A new sexual education program in U.S. is a must

By Web Master

STAFF EDITORIAL

Think back to your days as an impressionable middle, or high school teenager. We can all relate, on some level or another, to the angst and frustration of that age, as our bodies were progressively developing into adulthood.

We experience new feelings, think new thoughts and suddenly notice the cute person sitting next to us in math class.

It is the experience of being human.

Unfortunately, a recent startling statistic has made this common experience much more dangerous. According to a recent study by the Center for Disease Control, 25 percent of teenage females have a sexually transmitted disease.

And according to TeenPregnancy.com, “Despite impressive declines over the past decade, the United States still has the highest rates of teen pregnancy and births in the industrialized world,” with over 750,000 teen pregnancies annually.

Such statistics give the transition years a different tone.

For this, the U.S. government needs to take responsibility. It’s clear the abstinence program endorsed by the government is not working. In fact, it is failing miserably.

The federal government provides millions of dollars to states who for supporting abstinence-only programs. These programs teach that abstinence — abstaining from sexual activities until engaged in a long-term, monogamous relationship — is the solution.

However, this concept ignores the large number of kids that will inevitably engage in sex, and excludes information about contraceptives (birth control) or condoms.

Numerous studies have shown that abstinence-only programs are ineffective in preventing kids from having sex, reducing sexually transmitted diseases from spreading and decreasing unwanted teen pregnancies.

Yet the government continues to increase the funding. From 1996 to 2007, $1.4 billion federal and state dollars have been spent on abstinence-only programs.

With the staggering number of teenagers affected negatively from sexual intercourse, perhaps the education system should honestly look at its effectiveness.

Perhaps the current abstinence philosophy is too archaic. Kids are too independent and the society too open. Whatever one’s perspective is, it is clear that the current program is failing.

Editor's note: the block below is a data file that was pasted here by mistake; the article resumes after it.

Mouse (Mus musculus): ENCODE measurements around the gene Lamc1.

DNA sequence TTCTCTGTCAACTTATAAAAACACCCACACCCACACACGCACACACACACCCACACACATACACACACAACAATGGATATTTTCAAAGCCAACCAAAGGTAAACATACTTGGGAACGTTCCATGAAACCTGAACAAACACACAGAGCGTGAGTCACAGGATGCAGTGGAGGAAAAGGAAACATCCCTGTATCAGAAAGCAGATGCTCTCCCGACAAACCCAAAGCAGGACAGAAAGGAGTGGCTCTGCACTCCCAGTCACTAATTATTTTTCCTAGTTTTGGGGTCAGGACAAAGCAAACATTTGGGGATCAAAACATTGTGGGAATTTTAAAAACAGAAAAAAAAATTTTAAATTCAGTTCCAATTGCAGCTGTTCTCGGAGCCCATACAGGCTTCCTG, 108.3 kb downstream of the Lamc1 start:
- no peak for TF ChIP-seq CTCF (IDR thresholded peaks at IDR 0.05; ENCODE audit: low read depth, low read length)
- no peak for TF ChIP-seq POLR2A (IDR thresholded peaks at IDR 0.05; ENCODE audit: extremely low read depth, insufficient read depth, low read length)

An ideology that obtains negative results of this nature needs to be abandoned for a practical approach that accrues better outcomes.

Thankfully, the tide seems to be turning, and more and more states are rejecting abstinence-only programs. When federal funding was first offered in 1996, California was the only state to decline, because it tried its own abstinence-only program in the early 1990s and found it ineffective. Taking California’s lead, at least 16 states have declined federal funding as of early 2008.

A bill in Congress — the Responsible Education About Life Act seeks to give funding for “abstinence-plus” sexual education programs.

Abstinence-plus sexual education is a comprehensive sexual education program that promotes abstinence as the best choice for teens, but also provides information about contraceptives and condoms.

The reality is teenagers are going to want to have sex and many will have sex, regardless of the improper and unacceptable nature of the act in many societies.

Abstinence education does not appear to be productively influencing the statistics.

An educational structure that addresses these issues, will hopefully succeed in altering students behaviors enough to lower the statistic. Naturally, the point is not to teach a sort of “go out and get laid” mentality, but should be quieter and more accepting.

Sexual intercourse is an option, and should not be valued less than any other option. Instead, safe and intelligent decision-making techniques should be the primary lesson plan.

The implicit negative baggage must be discarded. We need to be blunt: Call the class Prophylactics 101.